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Understanding the 2011 State Budget

25 February 2011

A version of this article was published in Tempo Semanal, in Tetum.  Liga ba pajina ida ne'e iha lingua Tetum.

During the last few weeks, Timor-Leste’s politicians and journalists have vigorously debated the 2011 State Budget, as the Government was authorized to spend $1.3 billion dollars this year, twice as much as they received in the original 2010 budget. La’o Hamutuk believes that it easy to get confused by the big numbers and the partisan politics, and we have prepared two graphs (click on them to see them larger) which we hope will help readers understand what the budget actually contains.

These graphs include information about the budget execution of each Ministry during 2010, although we believe that spending money is not the main function of government. It would be easy for a Minister to steal or lose his entire budget and achieve 100% execution – but the people who require the services his or her Ministry is supposed to provide would be in serious trouble. However, budget numbers don’t contain information about the actual work done by state agencies and whether that work satisfied people’s needs and wishes – people can see that with their own eyes.




1. “Whole of Govt” includes fuel for EDTL and the Prime Minister’s “contingency fund.

2. “Other” includes all organs and ministries which were allocated less than $5 million in 2010.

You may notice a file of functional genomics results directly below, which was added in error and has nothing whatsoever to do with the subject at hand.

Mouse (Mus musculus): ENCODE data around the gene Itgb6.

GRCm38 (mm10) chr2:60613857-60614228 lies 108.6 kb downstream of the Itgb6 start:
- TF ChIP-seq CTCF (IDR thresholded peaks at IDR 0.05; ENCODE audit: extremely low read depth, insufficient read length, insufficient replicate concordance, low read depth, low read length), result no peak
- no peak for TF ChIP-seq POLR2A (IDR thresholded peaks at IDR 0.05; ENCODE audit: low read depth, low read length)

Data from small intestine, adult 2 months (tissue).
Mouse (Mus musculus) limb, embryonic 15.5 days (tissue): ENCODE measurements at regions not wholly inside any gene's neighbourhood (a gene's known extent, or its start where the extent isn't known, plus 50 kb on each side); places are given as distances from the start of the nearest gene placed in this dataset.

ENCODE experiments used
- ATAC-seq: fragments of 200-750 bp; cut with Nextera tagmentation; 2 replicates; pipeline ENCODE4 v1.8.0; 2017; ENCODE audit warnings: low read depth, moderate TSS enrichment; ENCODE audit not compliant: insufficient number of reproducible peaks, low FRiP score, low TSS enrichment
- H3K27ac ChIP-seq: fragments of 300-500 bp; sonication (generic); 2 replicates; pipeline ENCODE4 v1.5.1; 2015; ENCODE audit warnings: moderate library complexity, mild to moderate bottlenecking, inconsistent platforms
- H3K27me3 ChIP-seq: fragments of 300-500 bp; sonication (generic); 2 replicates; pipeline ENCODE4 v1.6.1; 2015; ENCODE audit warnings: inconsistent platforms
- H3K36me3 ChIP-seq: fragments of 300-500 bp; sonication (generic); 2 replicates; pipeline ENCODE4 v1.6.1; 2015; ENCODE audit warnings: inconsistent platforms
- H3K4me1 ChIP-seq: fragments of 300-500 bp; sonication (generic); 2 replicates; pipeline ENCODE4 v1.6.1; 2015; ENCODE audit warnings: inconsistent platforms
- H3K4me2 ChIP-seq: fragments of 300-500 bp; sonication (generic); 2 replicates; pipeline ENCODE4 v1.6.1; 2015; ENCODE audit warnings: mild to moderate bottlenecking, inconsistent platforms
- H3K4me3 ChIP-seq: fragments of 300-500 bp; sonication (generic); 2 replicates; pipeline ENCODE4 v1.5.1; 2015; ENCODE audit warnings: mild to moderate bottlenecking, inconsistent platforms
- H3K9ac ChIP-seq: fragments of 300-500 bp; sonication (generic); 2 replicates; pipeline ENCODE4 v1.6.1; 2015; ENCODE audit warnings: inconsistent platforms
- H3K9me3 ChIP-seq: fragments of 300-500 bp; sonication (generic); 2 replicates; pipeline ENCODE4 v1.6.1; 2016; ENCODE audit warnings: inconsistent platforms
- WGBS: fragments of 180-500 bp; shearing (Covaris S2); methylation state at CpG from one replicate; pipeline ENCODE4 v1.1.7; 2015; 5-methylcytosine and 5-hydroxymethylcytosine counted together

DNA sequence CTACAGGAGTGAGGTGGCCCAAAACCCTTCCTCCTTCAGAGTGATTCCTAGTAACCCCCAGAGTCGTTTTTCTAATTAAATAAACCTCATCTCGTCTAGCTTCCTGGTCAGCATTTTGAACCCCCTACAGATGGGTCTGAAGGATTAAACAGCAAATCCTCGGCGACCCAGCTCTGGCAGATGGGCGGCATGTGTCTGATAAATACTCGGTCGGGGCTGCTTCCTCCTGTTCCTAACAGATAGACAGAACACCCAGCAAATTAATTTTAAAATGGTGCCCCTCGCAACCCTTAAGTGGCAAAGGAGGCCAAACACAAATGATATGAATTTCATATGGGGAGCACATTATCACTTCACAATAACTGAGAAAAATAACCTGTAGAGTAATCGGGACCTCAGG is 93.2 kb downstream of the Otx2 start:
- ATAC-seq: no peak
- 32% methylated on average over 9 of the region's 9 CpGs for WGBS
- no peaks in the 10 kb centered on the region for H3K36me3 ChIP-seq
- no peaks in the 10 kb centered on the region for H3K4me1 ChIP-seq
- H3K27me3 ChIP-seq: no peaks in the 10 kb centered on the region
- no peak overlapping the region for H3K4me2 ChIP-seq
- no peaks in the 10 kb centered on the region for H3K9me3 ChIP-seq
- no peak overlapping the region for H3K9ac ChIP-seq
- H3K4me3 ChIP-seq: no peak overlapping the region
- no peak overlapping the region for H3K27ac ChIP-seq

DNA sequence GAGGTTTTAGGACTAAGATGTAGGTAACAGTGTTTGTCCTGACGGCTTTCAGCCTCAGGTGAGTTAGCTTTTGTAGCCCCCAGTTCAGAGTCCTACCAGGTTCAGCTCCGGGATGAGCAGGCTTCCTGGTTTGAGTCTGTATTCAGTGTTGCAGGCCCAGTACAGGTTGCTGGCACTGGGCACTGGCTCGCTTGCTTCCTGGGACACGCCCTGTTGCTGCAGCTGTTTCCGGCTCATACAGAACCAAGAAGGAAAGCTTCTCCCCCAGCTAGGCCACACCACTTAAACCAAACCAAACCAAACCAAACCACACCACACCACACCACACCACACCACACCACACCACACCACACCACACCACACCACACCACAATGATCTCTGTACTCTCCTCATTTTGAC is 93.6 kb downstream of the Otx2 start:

Graph #1 shows the amount of money allocated to the functions of each Ministry in the final 2010 and 2011 budgets, in millions of U.S. dollars. The categories on the left part of the graph are each Ministry or organ. The right part of the graph shows some large or interesting sub-categories, including public transfers from MSS, major components of the Defense & Security and Infrastructure budgets, food security (rice imports), PDD, and the heavy oil electricity project. The heavy oil and infrastructure bars are so large that the other categories look small, but they each spent more than $5 million.

Each category contains two bars: the left hand one is 2010 and the right-hand one is 2011.

The colors in the left bar show the execution of the 2010 budget. The red part is how much money was actually spent (totaling $688 million), the green is obligations (the work associated with this has not been done or paid for, $106 million), and the white ($54 million) is money that was appropriated but not used.